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A React "if component"

stefanjudis profile image Stefan Judis Originally published at stefanjudis.com ・1 min read

After using Vue and Angular.js (I used the first version of Angular when it came out) for many years, I have to say that I always enjoyed the simplicity of using v-if and ng-if to render child components conditionally.

Now I'm writing React primarily and honestly I'm bothered by the constant use of ternary operators when dealing with conditionally rendered components.

function SomeComponent({condition}) {
  return <div>
    { condition ? <span>Yes it is true!</span> : null }
  </div>
}
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It's not a big deal, and there are many different ways to render boolean-dependent components, but I find myself writing code such as the above repeatedly.

Today I read 7 Ways of Achieving Conditional Rendering in React, and it included a handy snippet that I'll adopt from now on.

A conditional if component

I can't say that I didn't consider abstracting the ternary operators away, but somehow I never took it into practice. Fernando Doglio's article now moved me over the line to adopt a nicer pattern. Say hi to the functional if component.

function IF({children, condition}) {
  if (condition) {
    // render children if the condition is truthy
    return children;
  }

  return null;
}

/**
 * Use the component as follows:
 *
 * <IF condition={condition}>
 *   <Greeter username={user.name} />
 * </IF>
 */
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It's seven lines of code and this tiny component can be brought into any React project as handy utility. Much better! Thank you Fernando!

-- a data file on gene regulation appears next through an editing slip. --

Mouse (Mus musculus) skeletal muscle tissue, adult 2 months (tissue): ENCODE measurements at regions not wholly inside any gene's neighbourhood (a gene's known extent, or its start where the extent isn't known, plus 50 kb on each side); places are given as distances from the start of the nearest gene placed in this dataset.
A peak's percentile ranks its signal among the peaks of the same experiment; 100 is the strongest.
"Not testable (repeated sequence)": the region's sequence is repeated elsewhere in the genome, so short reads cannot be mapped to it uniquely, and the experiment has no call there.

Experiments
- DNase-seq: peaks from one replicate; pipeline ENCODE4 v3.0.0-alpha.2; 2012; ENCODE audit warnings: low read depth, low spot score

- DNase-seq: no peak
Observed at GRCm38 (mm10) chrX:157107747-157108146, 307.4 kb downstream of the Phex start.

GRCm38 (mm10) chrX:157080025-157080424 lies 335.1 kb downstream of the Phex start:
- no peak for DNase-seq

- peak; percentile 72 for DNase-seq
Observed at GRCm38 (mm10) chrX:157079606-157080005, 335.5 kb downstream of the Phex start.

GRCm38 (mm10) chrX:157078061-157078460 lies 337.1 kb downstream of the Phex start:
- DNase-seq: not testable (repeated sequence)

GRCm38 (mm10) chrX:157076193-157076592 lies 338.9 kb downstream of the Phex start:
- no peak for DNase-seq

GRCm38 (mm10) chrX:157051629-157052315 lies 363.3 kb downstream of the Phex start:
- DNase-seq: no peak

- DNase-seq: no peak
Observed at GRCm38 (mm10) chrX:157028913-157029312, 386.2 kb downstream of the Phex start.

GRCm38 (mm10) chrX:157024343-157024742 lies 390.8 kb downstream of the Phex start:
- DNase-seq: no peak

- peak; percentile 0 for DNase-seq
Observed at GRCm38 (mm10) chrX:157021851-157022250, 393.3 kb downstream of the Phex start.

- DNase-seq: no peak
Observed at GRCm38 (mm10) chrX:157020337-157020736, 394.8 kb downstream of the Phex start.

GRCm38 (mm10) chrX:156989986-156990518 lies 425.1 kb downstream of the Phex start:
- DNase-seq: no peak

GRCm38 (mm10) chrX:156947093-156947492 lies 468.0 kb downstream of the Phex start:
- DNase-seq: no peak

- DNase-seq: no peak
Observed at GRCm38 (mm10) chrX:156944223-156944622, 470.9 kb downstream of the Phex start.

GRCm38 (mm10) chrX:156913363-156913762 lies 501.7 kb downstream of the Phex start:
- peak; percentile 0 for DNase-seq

Discussion (5)

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stereoplegic profile image
Mike Bybee • Edited

I personally think ternaries are fine, but expanding on your solution:

By adding a third else = null prop (and return else instead of return null), you can default to null while allowing for an actual value on the other side of the ternary e.g.

function IF({children, condition, else = null}) {
  if (condition) {
    // render children if the condition is truthy
    return children;
  }

  return else;
}

/**
 * Use the component as follows:
 *
 * <IF condition={condition}>
 *   <Greeter username={user.name} />
 * </IF>
 *
 * With 'else' prop, equivalent to
 * {condition ? <Greeter  username={user.name} /> : <LoginButton />}
 *
 * const renderElse = () => <LoginButton />
 * <IF condition={condition} else={renderElse}>
 *   <Greeter username={user.name} />
 * </IF>
 *
 *
 */
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You could even take it further with another prop, an array of objects in the shape of {extraCondition, extraReturn}, for else if scenarios (that's going to take too much typing to give an example of the additional logic on my phone, but I hope you get the gist).

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josdejong profile image
Jos de Jong • Edited

I do like this solution. We've used this in the past but reverted this again soon: it led to performance issues.

Unlike the ternary operator a ? b : c or &&, this <IF>...</IF> component will always create and render its inner contents (children), and in case the condition is false, the rendered children is only ignored by <IF> in the end. That can be very expensive.

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shadowtime2000 profile image
shadowtime2000

May also be pretty nice to use React.memo on it, just for performance.

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shadowtime2000 profile image
shadowtime2000
import { memo } from "react";

function If({ children, condition }) {
    return condition ? children : null;
}

export default memo(If, (props, oldProps) => props.condition === oldProps.condition);
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griffadev profile image
George Griffiths

This feels like going back around to html templating languages like handlebars or nunjucks or ejs and I don't hate that